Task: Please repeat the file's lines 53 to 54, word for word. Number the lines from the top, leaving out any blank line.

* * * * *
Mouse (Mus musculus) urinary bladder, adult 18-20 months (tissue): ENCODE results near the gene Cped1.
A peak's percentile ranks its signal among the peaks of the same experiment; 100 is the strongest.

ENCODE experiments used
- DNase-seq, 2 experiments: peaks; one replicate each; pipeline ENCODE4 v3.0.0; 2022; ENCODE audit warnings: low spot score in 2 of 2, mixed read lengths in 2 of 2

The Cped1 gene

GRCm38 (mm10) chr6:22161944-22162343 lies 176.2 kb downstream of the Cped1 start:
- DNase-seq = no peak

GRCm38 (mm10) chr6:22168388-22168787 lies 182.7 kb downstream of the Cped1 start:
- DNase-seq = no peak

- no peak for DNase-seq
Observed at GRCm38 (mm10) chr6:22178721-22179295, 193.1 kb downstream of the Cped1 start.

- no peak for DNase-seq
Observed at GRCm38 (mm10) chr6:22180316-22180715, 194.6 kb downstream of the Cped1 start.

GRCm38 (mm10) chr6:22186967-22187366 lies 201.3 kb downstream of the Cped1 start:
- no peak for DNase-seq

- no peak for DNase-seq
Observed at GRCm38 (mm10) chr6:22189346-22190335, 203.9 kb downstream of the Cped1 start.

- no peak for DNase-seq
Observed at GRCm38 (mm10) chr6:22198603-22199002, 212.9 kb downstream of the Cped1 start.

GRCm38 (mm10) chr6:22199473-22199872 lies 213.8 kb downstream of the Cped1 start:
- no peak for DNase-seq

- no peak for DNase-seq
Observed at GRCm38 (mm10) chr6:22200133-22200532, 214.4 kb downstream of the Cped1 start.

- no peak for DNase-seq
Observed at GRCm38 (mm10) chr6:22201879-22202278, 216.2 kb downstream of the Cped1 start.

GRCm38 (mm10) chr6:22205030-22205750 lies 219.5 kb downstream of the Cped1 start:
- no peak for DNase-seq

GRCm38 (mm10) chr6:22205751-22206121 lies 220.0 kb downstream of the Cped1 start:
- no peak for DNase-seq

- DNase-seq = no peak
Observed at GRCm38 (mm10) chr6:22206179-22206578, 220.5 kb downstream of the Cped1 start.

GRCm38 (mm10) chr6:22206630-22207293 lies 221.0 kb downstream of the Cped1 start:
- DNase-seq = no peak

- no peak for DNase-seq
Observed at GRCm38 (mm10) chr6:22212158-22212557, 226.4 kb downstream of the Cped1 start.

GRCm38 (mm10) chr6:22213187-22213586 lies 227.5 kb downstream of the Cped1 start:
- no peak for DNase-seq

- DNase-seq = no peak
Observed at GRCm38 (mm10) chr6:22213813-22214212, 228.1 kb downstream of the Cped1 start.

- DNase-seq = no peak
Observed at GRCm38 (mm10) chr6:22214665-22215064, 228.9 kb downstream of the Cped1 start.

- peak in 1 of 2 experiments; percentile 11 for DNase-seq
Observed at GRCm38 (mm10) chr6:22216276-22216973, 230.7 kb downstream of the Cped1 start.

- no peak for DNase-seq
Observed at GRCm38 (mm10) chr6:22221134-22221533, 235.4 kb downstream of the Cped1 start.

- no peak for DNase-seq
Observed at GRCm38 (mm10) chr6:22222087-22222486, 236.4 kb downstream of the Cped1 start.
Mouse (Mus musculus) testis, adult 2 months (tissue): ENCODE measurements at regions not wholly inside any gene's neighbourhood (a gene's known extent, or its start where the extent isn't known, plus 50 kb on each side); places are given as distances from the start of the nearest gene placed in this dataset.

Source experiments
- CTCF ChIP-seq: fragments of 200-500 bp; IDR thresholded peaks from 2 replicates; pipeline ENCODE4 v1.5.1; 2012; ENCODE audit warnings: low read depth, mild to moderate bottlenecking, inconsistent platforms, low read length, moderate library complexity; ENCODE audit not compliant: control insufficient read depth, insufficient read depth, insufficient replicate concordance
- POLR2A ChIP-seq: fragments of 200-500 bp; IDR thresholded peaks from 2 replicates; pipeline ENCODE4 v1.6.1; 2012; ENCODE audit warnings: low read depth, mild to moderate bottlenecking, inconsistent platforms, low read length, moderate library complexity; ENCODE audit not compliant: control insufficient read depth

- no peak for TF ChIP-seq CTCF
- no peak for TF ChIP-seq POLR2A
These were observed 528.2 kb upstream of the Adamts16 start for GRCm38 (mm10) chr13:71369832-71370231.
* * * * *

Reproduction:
- no peak for TF ChIP-seq POLR2A
These were observed 528.2 kb upstream of the Adamts16 start for GRCm38 (mm10) chr13:71369832-71370231.